Assessing the Birnin-Kebbi City Master Plan: Paving the Way for Sustainable Development
This study focuses on the evaluation of the Birnin Kebbi city Master Plan with the aim of providing valuable insights to influence policies for sustainable urban development. The primary objectives encompass analyzing the changes in land use and land cover from 1991 to 2018 and simulating the anticipated land cover change by 2027. Additionally, the research seeks to assess the level of implementation and potential discrepancies within the 1980 Master Plan. Furthermore, the study aims to evaluate Birnin Kebbi’s adherence to international best practices for sustainable cities and proposes the enhancement of a neighborhood and development of a sustainable Land Use Plan to accommodate the growing population.
Data collection and analysis employed Geographic Information Systems, remote sensing, and a stratified sampling technique administered through questionnaires. Landsat images from 1991, 2000, 2009, and 2018 were subjected to supervised classification for land cover assessment. The findings revealed a significant increase in urban/built-up area from 1,687 hectares in 1991 to 7,725 hectares in 2018, with a projected further increase of 2,034 hectares by 2027. Similarly, agricultural land expanded from 9,270 to 43,921 hectares in 2018 and is predicted to increase by 2,192 hectares in 2027, while vegetation declined from 73,030 to 54,992 hectares in 2018.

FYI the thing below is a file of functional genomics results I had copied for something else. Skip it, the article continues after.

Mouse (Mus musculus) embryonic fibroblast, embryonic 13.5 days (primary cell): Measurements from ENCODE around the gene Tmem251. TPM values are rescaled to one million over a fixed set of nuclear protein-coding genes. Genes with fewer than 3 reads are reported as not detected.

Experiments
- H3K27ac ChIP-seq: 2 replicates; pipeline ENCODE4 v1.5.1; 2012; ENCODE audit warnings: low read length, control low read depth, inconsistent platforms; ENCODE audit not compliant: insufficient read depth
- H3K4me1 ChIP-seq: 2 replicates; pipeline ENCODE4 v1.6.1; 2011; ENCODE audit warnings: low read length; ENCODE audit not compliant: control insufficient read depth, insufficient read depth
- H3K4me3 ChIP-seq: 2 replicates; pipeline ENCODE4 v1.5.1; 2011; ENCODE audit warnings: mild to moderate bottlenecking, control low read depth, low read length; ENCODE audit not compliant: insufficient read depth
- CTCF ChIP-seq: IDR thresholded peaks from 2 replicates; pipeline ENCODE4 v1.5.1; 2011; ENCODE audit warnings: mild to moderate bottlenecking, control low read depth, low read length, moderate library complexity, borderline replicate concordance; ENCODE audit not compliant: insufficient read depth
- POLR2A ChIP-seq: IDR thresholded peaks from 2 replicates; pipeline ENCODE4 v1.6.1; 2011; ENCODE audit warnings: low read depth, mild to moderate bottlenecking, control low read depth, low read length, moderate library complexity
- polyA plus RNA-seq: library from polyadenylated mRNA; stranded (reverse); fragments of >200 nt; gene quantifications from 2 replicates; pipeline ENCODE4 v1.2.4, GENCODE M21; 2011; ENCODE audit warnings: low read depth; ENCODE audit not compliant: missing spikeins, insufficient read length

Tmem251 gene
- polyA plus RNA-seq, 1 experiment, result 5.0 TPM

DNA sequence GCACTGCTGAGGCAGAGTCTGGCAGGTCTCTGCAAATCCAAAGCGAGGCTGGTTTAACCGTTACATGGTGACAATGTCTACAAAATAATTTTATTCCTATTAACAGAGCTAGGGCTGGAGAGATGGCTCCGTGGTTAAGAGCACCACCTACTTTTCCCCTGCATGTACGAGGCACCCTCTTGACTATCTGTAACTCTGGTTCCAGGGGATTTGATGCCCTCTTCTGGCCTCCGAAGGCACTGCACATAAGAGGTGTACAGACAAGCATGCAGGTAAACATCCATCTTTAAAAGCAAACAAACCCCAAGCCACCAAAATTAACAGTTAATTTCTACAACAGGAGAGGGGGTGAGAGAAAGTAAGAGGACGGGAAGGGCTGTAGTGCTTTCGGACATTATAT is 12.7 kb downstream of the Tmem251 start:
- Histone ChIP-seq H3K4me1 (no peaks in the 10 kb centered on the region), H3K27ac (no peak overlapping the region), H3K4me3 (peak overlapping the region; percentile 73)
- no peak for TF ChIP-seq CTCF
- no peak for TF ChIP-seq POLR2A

The study also observed that the Master Plan’s implementation was only partially realized, as there was an increase in urban/built-up area resulting from the conversion of other allotted land uses into built-up/residential areas. Regarding compliance with international sustainable development practices, five major indicators were considered, and the conclusion was that Birnin Kebbi achieved a relatively sustainable level of development.
Population growth and government policies were identified as the primary underlying factors driving land use and land cover changes in the study area, leading to an increase in urban/built-up and agricultural land covers, while vegetation and bare land cover decreased.
Based on the study’s findings, it is recommended to implement deliberate measures to control natural population growth. Collaboration between the government and non-governmental organizations, such as the Gate Foundation, UNICEF, and other aid organizations, should be sought to invest in family planning, education, poverty alleviation, and green technology in the state. These measures are expected to improve child survival rates and promote sustainable development in Birnin Kebbi.
Assessing the Birnin-Kebbi City Master Plan: Paving the Way for Sustainable Development.